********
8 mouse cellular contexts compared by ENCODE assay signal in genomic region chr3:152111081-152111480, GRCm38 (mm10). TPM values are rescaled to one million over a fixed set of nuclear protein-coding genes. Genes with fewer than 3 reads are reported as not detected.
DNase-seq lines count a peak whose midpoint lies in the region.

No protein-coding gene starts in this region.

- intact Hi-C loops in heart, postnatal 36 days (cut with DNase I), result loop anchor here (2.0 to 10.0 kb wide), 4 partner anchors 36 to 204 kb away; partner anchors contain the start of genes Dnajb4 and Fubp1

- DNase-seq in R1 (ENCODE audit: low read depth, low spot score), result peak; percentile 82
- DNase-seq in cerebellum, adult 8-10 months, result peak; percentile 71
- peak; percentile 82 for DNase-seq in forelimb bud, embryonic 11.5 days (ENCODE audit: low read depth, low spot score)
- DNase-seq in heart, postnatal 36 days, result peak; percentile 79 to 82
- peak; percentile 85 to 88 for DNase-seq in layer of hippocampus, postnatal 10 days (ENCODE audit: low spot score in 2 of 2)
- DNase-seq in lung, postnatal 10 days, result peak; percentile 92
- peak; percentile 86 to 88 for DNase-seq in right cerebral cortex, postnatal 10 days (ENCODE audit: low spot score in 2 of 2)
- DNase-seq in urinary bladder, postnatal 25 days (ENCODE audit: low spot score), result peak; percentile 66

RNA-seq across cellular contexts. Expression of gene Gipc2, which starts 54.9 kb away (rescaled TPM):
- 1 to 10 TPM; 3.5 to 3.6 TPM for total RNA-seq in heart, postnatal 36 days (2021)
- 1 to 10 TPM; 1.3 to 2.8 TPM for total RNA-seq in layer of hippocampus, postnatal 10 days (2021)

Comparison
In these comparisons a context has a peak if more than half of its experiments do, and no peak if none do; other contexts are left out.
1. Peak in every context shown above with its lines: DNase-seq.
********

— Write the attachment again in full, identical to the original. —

8 mouse cellular contexts compared by ENCODE assay signal in genomic region chr3:152111081-152111480, GRCm38 (mm10). TPM values are rescaled to one million over a fixed set of nuclear protein-coding genes. Genes with fewer than 3 reads are reported as not detected.
DNase-seq lines count a peak whose midpoint lies in the region.

No protein-coding gene starts in this region.

- intact Hi-C loops in heart, postnatal 36 days (cut with DNase I), result loop anchor here (2.0 to 10.0 kb wide), 4 partner anchors 36 to 204 kb away; partner anchors contain the start of genes Dnajb4 and Fubp1

- DNase-seq in R1 (ENCODE audit: low read depth, low spot score), result peak; percentile 82
- DNase-seq in cerebellum, adult 8-10 months, result peak; percentile 71
- peak; percentile 82 for DNase-seq in forelimb bud, embryonic 11.5 days (ENCODE audit: low read depth, low spot score)
- DNase-seq in heart, postnatal 36 days, result peak; percentile 79 to 82
- peak; percentile 85 to 88 for DNase-seq in layer of hippocampus, postnatal 10 days (ENCODE audit: low spot score in 2 of 2)
- DNase-seq in lung, postnatal 10 days, result peak; percentile 92
- peak; percentile 86 to 88 for DNase-seq in right cerebral cortex, postnatal 10 days (ENCODE audit: low spot score in 2 of 2)
- DNase-seq in urinary bladder, postnatal 25 days (ENCODE audit: low spot score), result peak; percentile 66

RNA-seq across cellular contexts. Expression of gene Gipc2, which starts 54.9 kb away (rescaled TPM):
- 1 to 10 TPM; 3.5 to 3.6 TPM for total RNA-seq in heart, postnatal 36 days (2021)
- 1 to 10 TPM; 1.3 to 2.8 TPM for total RNA-seq in layer of hippocampus, postnatal 10 days (2021)

Comparison
In these comparisons a context has a peak if more than half of its experiments do, and no peak if none do; other contexts are left out.
1. Peak in every context shown above with its lines: DNase-seq.